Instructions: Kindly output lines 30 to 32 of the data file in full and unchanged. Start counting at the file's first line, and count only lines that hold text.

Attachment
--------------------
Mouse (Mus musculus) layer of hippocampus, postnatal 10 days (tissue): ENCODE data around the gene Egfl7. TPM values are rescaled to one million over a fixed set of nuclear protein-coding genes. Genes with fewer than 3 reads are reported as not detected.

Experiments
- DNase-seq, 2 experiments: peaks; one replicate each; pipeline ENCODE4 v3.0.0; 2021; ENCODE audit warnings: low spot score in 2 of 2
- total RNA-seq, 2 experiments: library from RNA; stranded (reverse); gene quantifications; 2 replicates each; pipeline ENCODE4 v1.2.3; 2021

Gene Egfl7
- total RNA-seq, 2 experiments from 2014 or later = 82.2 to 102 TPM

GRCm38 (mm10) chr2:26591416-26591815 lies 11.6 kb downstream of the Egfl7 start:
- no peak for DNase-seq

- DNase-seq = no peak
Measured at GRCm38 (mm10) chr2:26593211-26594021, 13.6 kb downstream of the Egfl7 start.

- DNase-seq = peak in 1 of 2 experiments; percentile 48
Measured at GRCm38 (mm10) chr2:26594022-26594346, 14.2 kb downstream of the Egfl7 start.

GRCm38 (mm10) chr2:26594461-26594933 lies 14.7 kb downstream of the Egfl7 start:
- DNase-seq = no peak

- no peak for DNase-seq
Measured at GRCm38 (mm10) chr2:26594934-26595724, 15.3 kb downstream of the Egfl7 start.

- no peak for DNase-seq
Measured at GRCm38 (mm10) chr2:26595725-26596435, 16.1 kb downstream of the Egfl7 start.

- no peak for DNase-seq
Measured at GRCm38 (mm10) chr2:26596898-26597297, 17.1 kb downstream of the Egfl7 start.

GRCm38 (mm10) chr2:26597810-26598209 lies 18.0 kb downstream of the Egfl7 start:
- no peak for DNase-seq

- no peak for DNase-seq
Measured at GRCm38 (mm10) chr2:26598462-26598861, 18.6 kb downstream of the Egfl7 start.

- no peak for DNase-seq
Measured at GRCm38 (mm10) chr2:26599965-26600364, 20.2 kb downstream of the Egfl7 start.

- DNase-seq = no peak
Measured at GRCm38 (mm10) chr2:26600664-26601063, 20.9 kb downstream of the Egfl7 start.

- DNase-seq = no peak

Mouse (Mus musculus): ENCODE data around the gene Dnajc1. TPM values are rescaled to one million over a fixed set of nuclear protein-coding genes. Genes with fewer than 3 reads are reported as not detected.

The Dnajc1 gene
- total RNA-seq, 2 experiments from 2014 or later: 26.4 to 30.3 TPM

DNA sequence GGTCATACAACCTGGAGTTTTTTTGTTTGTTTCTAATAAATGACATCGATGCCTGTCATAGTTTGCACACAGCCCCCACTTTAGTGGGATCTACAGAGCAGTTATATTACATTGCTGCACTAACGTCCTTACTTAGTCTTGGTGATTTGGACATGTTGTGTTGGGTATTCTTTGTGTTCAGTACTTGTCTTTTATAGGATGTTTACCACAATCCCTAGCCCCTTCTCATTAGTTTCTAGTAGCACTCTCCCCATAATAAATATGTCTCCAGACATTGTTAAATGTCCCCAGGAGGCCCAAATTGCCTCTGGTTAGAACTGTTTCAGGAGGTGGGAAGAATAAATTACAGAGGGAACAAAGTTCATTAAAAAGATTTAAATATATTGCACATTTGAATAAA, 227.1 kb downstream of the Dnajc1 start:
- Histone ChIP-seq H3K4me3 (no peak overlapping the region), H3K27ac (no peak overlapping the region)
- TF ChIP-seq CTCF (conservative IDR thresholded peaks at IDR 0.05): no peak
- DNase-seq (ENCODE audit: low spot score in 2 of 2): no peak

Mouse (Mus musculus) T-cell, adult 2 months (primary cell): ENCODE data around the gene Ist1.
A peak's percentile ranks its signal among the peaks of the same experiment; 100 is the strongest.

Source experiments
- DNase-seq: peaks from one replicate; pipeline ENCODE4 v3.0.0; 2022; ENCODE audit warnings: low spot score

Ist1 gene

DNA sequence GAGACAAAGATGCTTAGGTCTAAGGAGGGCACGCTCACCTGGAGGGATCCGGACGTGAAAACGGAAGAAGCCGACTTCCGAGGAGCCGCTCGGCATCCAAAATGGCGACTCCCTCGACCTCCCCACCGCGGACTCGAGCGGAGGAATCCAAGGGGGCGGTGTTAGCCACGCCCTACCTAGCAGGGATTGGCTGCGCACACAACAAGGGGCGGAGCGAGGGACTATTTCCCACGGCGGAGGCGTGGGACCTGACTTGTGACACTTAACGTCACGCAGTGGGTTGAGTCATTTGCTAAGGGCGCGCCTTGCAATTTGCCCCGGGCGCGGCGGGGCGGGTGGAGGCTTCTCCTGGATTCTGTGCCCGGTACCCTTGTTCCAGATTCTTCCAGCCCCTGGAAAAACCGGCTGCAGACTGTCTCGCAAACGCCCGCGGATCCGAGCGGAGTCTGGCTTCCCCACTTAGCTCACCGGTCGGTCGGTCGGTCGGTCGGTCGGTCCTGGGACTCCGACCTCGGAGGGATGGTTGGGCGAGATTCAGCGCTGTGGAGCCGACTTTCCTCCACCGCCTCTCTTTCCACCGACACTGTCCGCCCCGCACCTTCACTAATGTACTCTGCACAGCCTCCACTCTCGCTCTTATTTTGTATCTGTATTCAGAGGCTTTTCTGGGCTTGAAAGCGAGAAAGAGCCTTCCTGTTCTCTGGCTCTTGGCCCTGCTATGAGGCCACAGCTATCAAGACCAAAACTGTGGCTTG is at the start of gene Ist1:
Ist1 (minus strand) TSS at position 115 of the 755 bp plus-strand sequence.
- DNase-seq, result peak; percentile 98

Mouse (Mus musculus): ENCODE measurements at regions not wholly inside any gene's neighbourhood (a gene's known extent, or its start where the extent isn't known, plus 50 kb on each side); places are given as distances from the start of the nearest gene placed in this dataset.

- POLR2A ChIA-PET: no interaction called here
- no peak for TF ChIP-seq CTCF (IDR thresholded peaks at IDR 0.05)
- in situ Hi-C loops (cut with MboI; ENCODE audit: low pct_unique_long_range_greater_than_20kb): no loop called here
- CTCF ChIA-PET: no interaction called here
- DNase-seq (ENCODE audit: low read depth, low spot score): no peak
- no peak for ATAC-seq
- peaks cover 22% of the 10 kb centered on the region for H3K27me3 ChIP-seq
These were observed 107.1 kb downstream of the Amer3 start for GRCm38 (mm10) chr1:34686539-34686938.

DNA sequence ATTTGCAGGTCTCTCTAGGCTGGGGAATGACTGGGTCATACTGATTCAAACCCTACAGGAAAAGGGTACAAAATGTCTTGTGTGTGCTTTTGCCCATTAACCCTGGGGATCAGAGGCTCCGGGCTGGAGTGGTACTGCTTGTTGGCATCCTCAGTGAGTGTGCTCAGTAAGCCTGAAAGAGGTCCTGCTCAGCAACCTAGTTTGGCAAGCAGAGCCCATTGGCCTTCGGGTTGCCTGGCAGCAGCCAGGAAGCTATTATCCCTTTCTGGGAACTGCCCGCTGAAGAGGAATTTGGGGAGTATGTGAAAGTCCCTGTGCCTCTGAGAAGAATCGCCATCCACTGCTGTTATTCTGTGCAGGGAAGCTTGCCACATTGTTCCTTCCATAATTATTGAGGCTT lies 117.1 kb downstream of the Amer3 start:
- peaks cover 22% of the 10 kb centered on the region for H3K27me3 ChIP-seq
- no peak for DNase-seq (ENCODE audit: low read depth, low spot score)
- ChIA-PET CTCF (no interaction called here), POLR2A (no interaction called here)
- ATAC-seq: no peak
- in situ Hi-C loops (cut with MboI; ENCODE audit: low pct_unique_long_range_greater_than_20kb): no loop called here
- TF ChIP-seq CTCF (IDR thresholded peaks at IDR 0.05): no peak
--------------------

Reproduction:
Mouse (Mus musculus): ENCODE data around the gene Dnajc1. TPM values are rescaled to one million over a fixed set of nuclear protein-coding genes. Genes with fewer than 3 reads are reported as not detected.

The Dnajc1 gene
- total RNA-seq, 2 experiments from 2014 or later: 26.4 to 30.3 TPM